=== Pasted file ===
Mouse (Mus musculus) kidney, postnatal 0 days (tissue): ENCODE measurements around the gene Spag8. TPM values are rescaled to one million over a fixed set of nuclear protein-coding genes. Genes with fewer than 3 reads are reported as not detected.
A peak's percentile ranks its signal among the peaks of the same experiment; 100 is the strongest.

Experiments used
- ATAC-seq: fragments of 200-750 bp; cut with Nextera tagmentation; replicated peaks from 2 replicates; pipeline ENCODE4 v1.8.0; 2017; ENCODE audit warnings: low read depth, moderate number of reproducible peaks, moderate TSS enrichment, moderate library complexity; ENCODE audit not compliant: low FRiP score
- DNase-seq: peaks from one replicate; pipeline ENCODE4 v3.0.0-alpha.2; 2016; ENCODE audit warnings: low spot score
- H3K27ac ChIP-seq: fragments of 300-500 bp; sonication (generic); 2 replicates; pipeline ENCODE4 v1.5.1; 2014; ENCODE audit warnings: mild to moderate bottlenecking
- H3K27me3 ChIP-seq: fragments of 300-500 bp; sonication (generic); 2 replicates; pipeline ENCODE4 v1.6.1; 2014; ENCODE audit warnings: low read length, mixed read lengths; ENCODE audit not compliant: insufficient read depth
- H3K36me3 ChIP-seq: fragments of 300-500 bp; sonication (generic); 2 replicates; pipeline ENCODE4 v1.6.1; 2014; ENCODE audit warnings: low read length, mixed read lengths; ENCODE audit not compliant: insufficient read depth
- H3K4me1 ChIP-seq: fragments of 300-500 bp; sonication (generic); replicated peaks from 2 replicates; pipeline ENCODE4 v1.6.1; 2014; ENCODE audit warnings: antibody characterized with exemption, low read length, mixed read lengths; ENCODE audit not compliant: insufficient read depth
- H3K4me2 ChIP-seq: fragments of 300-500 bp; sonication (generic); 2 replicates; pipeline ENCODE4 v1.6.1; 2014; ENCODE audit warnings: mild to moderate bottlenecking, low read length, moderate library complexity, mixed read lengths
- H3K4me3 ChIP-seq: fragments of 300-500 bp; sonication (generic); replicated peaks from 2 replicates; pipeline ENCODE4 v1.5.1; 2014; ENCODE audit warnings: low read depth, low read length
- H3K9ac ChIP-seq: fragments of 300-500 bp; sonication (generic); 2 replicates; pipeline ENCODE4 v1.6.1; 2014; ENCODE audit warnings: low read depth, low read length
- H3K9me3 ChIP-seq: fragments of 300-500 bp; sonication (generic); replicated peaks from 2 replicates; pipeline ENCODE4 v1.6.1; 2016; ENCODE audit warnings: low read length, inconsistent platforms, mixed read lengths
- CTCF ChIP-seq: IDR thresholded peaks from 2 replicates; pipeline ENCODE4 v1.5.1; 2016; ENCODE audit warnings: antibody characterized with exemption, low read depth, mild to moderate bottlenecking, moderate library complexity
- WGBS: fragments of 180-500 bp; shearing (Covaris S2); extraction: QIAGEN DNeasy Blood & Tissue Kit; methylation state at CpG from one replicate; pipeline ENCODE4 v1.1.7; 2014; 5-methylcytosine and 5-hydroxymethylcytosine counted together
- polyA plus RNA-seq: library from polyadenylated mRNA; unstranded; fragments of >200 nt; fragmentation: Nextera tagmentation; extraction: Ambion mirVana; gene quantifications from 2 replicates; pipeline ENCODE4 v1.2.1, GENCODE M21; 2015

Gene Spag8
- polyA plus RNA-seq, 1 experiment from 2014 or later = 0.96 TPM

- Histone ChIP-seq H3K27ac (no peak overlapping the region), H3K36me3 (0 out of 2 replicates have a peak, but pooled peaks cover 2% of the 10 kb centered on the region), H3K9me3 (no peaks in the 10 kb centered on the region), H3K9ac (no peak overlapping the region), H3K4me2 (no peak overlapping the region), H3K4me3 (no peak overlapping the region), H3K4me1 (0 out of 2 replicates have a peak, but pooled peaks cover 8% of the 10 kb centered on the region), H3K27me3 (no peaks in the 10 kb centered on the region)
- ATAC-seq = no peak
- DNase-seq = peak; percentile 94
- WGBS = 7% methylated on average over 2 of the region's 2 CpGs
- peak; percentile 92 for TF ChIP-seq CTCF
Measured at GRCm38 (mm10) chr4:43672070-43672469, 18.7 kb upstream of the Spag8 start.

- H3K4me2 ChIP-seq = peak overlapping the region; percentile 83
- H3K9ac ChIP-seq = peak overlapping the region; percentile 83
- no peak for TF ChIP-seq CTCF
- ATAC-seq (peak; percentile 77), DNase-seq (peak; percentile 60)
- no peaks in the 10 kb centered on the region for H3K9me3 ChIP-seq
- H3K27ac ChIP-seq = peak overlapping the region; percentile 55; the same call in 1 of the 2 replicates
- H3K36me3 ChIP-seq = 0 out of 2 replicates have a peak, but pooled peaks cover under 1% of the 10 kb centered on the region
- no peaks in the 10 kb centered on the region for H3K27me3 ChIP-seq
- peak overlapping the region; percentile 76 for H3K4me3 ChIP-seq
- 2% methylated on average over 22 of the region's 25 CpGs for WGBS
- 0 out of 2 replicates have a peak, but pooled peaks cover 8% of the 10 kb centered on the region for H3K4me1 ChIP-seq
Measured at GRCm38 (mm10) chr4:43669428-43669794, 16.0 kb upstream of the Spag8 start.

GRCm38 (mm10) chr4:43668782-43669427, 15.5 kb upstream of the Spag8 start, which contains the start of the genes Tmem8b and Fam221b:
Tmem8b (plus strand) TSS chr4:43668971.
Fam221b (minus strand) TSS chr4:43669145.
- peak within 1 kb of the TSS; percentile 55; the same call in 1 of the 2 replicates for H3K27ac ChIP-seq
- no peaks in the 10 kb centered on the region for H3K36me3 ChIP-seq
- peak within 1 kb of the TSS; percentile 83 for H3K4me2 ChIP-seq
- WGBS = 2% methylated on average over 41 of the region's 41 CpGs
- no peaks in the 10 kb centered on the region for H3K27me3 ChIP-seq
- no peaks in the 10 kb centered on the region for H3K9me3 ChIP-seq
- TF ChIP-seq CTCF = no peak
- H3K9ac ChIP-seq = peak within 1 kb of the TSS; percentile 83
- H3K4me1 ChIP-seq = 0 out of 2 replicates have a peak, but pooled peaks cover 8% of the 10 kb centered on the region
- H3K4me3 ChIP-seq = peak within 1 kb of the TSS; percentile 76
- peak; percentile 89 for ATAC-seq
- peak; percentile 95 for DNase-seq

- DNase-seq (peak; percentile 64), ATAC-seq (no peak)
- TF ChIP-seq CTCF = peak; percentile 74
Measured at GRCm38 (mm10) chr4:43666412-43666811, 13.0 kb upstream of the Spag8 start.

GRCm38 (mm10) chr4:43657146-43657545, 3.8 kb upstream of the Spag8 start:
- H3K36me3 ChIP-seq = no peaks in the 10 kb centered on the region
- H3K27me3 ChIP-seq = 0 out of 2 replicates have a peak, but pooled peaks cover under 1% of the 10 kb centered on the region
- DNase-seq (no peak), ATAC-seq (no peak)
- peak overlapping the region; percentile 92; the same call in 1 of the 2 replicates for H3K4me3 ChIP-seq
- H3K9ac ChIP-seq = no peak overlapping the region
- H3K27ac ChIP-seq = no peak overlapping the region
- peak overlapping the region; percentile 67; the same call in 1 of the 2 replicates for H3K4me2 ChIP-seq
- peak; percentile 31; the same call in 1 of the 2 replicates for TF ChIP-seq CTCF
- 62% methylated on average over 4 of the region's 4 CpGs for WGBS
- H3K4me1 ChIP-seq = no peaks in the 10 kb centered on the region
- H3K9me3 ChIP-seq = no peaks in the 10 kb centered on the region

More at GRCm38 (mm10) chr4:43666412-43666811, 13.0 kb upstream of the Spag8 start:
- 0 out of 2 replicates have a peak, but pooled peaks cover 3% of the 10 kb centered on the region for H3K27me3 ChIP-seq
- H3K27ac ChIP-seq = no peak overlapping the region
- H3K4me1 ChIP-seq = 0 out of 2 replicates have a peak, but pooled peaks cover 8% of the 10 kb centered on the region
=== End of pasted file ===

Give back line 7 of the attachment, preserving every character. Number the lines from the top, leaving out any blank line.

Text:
- H3K27me3 ChIP-seq: fragments of 300-500 bp; sonication (generic); 2 replicates; pipeline ENCODE4 v1.6.1; 2014; ENCODE audit warnings: low read length, mixed read lengths; ENCODE audit not compliant: insufficient read depth